Samsung: Our smart TVs aren't eavesdropping on your conversations

Users have to deliberately press buttons to activate the voice commands features

People can speak freely around Samsung smart TVs without fear that their conversations will be captured and transmitted to a data center, the company has said in response to privacy concerns related to its devices' voice recognition capabilities.

Samsung TVs don't monitor conversations, the company said in a blog post that clarified how its smart TV handle voice command data.

Voice commands are handled by a microphone embedded in the TV remote control, which triggers interaction with a server for things such as recommending movies or searching for certain TV programs.

Samsung said it collects interactive voice commands only when a person makes a search request, which requires deliberately pressing a button on the remote control and speaking into the remote control's microphone.

Language in the company's privacy policy stoked fears of digital spying in recent days. The policy originally cautioned people against sharing personal information around its voice-controlled TVs. But Samsung has now removed this sentence, which triggered the concerns: "Please be aware that if your spoken words include personal or other sensitive information, that information will be among the data captured and transmitted to a third party through your use of Voice Recognition."

Samsung's amended privacy policy also identifies the third party as Nuance Communications, a Massachusetts company that builds speech recognition software. Nuance handles translating "interactive voice commands" into text enabling the request to be fulfilled, Samsung said.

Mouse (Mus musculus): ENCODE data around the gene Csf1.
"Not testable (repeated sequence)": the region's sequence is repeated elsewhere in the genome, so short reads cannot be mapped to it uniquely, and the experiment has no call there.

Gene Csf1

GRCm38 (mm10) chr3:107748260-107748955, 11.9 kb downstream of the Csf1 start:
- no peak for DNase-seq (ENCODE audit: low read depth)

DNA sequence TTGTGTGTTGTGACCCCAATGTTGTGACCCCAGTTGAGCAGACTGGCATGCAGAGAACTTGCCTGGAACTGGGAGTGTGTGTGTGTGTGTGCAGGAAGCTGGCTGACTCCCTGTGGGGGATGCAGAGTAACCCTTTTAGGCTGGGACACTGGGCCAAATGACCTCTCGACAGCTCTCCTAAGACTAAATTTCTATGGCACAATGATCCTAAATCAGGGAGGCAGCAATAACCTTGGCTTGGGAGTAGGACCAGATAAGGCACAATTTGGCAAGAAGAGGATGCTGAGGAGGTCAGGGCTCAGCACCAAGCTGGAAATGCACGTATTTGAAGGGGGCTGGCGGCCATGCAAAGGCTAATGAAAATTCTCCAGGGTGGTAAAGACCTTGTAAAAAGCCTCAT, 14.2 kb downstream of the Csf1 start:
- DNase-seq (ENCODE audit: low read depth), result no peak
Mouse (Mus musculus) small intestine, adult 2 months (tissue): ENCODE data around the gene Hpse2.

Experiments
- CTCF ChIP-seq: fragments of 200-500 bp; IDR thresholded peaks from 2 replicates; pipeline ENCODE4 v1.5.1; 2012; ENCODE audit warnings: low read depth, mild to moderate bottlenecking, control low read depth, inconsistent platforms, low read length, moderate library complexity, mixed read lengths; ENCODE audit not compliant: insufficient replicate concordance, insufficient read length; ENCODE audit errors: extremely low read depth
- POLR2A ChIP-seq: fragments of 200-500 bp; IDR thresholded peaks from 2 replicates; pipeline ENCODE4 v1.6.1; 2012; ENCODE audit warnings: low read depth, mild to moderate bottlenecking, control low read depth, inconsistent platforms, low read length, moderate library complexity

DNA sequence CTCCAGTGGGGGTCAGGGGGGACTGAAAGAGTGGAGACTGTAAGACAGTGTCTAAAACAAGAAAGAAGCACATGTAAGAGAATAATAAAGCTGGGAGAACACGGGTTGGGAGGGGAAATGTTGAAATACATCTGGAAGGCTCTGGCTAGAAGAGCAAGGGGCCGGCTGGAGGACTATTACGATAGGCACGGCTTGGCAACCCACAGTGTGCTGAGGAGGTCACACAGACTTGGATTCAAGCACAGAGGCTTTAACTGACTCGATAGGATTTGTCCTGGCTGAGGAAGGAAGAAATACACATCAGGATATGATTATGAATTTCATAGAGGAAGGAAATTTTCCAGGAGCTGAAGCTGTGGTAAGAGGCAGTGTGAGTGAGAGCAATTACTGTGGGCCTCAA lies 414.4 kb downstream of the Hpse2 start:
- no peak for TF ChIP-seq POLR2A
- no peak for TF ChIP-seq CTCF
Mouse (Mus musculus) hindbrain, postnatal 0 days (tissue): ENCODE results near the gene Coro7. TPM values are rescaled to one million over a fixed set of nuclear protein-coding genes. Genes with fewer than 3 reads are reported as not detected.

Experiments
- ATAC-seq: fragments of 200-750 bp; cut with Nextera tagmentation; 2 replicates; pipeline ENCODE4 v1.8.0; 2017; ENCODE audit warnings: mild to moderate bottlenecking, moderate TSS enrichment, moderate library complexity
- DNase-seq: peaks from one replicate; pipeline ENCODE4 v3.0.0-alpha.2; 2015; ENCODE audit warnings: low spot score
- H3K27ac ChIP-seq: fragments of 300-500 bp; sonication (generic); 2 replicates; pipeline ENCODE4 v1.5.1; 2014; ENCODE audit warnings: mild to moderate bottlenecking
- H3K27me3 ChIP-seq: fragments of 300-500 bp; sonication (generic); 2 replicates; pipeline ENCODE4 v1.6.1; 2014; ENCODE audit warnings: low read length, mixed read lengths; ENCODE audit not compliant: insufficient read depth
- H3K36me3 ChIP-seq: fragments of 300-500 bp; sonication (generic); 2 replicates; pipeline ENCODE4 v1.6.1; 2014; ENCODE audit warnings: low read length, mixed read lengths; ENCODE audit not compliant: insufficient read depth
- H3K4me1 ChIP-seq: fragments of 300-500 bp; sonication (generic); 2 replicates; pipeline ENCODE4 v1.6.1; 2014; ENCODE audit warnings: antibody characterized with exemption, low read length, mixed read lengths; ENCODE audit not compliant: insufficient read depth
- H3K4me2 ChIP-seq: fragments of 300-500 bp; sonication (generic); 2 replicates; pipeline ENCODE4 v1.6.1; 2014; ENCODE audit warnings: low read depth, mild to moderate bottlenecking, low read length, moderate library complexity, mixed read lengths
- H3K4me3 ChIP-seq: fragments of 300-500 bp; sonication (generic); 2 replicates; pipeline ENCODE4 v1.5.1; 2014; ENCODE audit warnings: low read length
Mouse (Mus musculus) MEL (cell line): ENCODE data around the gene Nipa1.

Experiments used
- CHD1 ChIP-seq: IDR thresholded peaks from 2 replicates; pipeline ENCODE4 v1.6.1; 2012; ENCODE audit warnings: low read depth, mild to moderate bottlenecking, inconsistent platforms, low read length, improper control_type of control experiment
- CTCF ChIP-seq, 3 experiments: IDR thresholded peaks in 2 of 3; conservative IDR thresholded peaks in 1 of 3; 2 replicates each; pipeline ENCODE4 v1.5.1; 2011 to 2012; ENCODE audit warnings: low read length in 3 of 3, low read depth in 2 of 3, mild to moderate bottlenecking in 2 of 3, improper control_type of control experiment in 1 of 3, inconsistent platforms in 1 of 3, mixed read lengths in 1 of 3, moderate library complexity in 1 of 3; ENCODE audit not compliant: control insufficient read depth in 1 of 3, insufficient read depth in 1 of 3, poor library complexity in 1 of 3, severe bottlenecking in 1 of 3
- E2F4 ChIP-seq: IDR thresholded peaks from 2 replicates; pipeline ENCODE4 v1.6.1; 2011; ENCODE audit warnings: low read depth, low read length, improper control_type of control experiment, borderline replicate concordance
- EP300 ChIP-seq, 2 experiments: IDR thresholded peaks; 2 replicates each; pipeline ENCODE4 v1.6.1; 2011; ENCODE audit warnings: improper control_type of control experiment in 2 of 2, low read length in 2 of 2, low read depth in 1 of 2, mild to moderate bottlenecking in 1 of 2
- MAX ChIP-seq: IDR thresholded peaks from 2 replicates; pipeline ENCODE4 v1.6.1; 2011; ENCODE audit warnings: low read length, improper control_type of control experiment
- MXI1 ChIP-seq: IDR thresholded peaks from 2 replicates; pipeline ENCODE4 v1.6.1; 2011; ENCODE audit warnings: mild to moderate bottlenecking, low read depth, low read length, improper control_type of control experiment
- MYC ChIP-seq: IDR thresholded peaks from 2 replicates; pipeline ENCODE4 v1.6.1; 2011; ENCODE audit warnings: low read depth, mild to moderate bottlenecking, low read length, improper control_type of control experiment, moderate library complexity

In addition to the voice data, Nuance receives other information, including "device identifiers." Neither Samsung nor Nuance immediately replied to questions on what specific information is shared and how the data is kept private. It's also not clear for how long the remote control's microphone stays on after it's activated.

Samsung collects spoken commands and texts to improve its voice recognition feature, the company said, adding that voice control functions found in tablets and smartphones work in a similar fashion.

Another microphone built into the TV handles basic, pre-programmed commands like changing the channel or adjusting the volume. Voice data for those requests isn't stored nor transmitted.

Samsung reminded people that they don't have to use the interactive voice commands and can stop their data from being collected. However, disabling data collection prevents the search feature from working, essentially dumbing down a smart TV.

If people decide against using the advanced voice control features, the simple voice commands that the TV is programmed to recognize will still work.

Fred O'Connor writes about IT careers and health IT for The IDG News Service. Follow Fred on Twitter at @fredjoconnor. Fred's e-mail address is fred_o'connor@idg.com

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Tags consumer electronicsSamsung ElectronicsTVs

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Fred O'Connor

IDG News Service
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